My afterthoughts, which are not many, include, first of all, how Van has perfected his voice in his established range – one could truly be in awe of a man who at 78 can perform a brilliantly explosive “Into the Mystic” with the strength of a 25-year-old. That he can, and seeing the direction he’s going with the setlist, the future looks deliciously good.


Las Vegas

It’s always a plus to have a friend in town when you’re visiting a place – you getLas Vegas (6) to take off your tourist hat and experience the real deal. That’s probably true of most places, but maybe a little less so when it comes to Las Vegas. Vegas is all bright lights, big city, gambling, drinking, shows, showgirls, and more gambling … and after all that, what’s there to do?

Visit the Bellagio on the Strip, that’s what. To see the huge water garden display beyond the hotel foyer, and then in the foyer itself, a Chihuly masterpiece, plus another piece in the casino. I discovered the artist Chihuly at his museum in Seattle and had heard that the Bellagio was one of the places that featured his work. I’d totally forgotten about it until Wendy and I arrived at the hotel for a sight-see around the water garden, and there it was. Beautiful stuff.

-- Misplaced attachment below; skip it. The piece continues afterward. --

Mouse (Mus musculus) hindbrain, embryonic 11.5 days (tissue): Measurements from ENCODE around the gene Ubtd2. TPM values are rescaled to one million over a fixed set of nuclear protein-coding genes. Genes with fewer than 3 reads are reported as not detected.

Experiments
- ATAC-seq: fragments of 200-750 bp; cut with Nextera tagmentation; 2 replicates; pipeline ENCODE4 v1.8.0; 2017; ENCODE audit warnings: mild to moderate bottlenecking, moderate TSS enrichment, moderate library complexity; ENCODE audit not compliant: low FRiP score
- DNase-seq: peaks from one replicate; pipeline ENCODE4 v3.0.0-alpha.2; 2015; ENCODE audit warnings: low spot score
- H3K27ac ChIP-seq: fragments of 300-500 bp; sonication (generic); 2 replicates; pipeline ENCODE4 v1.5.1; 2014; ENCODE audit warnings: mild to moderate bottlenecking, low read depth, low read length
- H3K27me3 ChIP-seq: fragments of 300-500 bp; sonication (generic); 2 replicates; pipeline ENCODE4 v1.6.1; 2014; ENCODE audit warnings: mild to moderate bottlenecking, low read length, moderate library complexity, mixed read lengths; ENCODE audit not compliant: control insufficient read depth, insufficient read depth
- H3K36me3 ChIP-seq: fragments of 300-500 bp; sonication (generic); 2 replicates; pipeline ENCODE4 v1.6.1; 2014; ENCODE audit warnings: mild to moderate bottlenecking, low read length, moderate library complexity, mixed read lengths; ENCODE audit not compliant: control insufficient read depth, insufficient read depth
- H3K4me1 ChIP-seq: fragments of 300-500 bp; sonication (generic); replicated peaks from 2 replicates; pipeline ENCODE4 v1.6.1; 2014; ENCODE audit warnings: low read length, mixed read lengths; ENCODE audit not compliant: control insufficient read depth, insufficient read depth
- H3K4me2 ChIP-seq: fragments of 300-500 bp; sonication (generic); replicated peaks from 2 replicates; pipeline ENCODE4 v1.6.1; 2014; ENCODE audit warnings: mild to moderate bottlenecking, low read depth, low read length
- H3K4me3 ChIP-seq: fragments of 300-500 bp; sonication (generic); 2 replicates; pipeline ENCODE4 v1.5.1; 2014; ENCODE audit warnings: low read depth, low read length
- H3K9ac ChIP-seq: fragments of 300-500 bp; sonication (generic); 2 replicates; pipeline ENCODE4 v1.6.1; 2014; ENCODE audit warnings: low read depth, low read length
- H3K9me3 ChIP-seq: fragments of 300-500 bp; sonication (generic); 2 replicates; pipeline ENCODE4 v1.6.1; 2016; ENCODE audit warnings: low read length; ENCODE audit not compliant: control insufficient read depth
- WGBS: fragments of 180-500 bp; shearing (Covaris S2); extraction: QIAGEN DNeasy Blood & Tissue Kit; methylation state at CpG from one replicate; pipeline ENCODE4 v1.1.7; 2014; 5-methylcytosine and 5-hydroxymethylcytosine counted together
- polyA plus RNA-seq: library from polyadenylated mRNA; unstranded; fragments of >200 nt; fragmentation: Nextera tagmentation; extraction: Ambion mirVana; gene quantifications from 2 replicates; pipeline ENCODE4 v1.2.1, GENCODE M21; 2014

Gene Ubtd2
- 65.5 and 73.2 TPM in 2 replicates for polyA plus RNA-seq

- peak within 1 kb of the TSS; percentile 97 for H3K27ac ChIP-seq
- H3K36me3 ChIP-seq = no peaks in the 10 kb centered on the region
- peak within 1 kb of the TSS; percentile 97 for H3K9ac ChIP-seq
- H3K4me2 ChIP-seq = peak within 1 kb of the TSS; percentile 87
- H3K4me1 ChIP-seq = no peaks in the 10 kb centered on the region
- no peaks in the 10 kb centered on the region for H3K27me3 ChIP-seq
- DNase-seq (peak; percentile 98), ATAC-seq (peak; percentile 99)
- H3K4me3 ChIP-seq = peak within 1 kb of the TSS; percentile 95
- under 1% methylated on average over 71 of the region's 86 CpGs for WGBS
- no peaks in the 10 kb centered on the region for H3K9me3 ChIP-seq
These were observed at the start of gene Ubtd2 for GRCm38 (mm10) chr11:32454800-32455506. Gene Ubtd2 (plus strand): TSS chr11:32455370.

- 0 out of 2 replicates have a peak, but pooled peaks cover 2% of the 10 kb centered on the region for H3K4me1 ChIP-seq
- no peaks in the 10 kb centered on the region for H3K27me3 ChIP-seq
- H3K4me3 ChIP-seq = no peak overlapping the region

The water garden is a fairly spectacular piece of work too. Apparently they replace the display on a somewhat regular basis (maybe monthly?), and it’s a great tourist magnet – a roomful of constant camera clicking. Just a few shots to give you an idea …

Vegas is hot, except for those days when it’s scorchingly hot. The lushness of hotel lobbies gives way to dry, desert conditions everywhere else, with cactus and palm trees the order of the day. It was lovely sitting in Wendy’s back garden under the shade of the palm tree and soak up her little corner of the universe.